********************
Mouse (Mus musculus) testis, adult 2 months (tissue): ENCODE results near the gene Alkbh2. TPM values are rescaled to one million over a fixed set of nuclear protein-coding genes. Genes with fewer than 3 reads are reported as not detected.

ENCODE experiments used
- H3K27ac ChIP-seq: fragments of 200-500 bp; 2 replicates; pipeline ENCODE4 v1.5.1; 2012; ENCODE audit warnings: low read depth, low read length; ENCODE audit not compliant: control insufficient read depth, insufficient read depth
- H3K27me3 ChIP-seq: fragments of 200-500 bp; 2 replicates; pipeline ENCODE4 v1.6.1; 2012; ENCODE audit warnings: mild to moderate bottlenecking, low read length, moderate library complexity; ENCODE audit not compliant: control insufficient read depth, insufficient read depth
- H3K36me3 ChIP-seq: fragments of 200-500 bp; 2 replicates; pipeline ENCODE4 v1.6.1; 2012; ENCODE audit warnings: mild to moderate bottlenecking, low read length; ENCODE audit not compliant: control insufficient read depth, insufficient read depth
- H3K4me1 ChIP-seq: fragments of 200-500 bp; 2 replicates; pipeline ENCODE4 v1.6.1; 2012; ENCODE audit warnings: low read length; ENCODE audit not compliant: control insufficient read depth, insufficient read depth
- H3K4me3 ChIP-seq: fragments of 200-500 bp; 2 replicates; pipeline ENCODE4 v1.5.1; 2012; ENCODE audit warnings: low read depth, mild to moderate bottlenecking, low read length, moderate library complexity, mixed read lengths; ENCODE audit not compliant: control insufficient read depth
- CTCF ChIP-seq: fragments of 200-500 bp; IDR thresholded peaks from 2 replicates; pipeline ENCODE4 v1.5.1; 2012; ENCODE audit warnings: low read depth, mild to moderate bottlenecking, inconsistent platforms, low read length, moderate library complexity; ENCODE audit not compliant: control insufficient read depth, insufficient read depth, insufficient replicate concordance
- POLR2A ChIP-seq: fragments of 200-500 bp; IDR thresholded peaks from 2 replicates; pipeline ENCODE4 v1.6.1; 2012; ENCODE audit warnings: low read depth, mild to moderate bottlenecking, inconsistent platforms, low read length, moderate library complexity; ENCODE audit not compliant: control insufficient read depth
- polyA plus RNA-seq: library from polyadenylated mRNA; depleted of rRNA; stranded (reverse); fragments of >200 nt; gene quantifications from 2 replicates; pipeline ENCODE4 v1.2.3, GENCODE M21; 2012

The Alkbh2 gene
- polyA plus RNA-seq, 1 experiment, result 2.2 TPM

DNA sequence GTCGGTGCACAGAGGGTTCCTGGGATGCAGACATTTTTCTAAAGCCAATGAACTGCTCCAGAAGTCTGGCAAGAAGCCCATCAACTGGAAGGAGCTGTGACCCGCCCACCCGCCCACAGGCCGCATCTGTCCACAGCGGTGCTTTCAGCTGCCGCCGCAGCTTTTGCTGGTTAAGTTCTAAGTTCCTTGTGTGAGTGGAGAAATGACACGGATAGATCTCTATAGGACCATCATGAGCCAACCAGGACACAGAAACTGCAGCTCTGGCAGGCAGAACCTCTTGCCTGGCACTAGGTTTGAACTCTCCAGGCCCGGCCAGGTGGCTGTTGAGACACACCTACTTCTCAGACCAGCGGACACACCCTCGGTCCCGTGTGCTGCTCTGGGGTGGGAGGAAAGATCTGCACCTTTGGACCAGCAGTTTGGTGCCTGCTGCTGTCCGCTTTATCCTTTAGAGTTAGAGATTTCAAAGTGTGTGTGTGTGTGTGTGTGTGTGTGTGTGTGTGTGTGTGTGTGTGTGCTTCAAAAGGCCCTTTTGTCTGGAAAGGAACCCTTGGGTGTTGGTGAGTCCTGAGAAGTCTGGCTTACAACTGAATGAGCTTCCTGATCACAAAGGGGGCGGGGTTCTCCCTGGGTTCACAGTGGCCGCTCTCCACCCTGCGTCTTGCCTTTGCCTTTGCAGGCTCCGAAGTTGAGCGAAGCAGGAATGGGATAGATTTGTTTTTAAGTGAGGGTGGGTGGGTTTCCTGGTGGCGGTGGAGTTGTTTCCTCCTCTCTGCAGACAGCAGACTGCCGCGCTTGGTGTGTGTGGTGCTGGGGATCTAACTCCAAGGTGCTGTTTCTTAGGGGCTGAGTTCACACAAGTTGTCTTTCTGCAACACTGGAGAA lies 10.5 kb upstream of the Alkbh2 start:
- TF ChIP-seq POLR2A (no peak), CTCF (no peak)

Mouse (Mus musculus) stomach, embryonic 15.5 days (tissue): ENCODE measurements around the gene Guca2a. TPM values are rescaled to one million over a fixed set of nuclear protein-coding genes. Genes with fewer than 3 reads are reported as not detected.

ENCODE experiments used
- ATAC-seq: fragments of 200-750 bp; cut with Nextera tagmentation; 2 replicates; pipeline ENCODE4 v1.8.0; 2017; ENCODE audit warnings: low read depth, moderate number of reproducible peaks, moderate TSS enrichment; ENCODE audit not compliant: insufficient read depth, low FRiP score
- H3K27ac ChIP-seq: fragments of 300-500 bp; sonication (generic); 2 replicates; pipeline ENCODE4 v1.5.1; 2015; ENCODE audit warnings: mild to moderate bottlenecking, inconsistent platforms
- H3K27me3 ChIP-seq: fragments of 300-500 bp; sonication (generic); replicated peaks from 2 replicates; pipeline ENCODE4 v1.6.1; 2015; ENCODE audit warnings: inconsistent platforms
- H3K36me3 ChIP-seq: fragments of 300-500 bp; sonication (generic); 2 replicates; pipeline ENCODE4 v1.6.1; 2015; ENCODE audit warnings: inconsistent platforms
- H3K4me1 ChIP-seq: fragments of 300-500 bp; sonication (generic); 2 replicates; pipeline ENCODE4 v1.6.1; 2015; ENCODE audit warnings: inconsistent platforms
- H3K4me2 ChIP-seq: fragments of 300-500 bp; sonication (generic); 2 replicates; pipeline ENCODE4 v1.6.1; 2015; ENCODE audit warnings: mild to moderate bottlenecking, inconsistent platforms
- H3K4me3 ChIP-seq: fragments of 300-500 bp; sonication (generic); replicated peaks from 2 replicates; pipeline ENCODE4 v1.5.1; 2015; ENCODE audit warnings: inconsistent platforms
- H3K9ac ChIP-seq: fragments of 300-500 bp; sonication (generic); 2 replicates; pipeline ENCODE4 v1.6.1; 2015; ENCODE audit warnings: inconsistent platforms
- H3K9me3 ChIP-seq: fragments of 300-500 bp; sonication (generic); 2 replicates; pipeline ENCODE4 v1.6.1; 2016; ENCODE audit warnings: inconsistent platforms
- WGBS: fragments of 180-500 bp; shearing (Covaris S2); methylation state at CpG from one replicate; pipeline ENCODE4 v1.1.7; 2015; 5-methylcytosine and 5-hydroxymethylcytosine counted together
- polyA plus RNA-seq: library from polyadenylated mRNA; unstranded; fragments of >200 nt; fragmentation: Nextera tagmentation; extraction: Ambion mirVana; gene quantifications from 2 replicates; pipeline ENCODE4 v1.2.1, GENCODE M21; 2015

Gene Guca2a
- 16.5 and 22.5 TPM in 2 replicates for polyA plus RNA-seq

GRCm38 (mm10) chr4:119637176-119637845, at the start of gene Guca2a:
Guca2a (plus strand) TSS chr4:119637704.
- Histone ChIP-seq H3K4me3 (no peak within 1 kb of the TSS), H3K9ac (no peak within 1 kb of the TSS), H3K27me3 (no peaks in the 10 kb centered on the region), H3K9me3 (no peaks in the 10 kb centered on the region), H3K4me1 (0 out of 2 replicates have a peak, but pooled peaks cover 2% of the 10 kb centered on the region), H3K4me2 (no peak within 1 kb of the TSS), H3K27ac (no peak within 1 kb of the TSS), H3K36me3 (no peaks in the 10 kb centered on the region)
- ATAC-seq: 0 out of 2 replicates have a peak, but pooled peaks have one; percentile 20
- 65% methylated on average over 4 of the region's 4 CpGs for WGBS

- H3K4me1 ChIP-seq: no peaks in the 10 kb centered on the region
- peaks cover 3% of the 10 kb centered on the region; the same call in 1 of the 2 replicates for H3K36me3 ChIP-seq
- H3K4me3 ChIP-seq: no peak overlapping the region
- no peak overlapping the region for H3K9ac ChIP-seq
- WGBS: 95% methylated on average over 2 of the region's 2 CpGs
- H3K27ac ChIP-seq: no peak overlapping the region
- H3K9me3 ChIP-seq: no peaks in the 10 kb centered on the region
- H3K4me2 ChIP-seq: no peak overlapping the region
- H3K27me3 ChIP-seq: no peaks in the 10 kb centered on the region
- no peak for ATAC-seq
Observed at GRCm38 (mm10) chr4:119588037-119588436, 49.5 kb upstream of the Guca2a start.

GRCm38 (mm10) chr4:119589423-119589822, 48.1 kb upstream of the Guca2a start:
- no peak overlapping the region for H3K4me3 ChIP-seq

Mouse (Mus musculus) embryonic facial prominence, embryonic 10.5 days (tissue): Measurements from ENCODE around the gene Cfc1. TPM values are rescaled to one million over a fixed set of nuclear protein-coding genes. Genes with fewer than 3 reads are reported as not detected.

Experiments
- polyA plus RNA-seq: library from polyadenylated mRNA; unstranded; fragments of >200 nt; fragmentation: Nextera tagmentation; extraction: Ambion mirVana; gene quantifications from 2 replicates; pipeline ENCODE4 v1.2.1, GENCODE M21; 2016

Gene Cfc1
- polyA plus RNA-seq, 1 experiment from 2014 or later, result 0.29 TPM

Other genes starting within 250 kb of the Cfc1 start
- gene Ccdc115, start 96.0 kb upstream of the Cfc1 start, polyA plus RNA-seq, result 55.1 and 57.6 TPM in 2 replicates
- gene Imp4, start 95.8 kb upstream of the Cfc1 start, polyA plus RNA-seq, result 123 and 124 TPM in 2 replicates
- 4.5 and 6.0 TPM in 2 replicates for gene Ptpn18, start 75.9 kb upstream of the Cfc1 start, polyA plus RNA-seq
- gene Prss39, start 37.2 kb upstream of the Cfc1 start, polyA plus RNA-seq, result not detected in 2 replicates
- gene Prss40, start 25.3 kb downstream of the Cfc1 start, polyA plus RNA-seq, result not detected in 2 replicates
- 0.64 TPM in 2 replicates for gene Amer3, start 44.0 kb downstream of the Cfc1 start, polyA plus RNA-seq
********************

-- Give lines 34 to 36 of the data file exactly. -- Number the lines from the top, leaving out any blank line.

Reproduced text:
- 65% methylated on average over 4 of the region's 4 CpGs for WGBS

- H3K4me1 ChIP-seq: no peaks in the 10 kb centered on the region
- peaks cover 3% of the 10 kb centered on the region; the same call in 1 of the 2 replicates for H3K36me3 ChIP-seq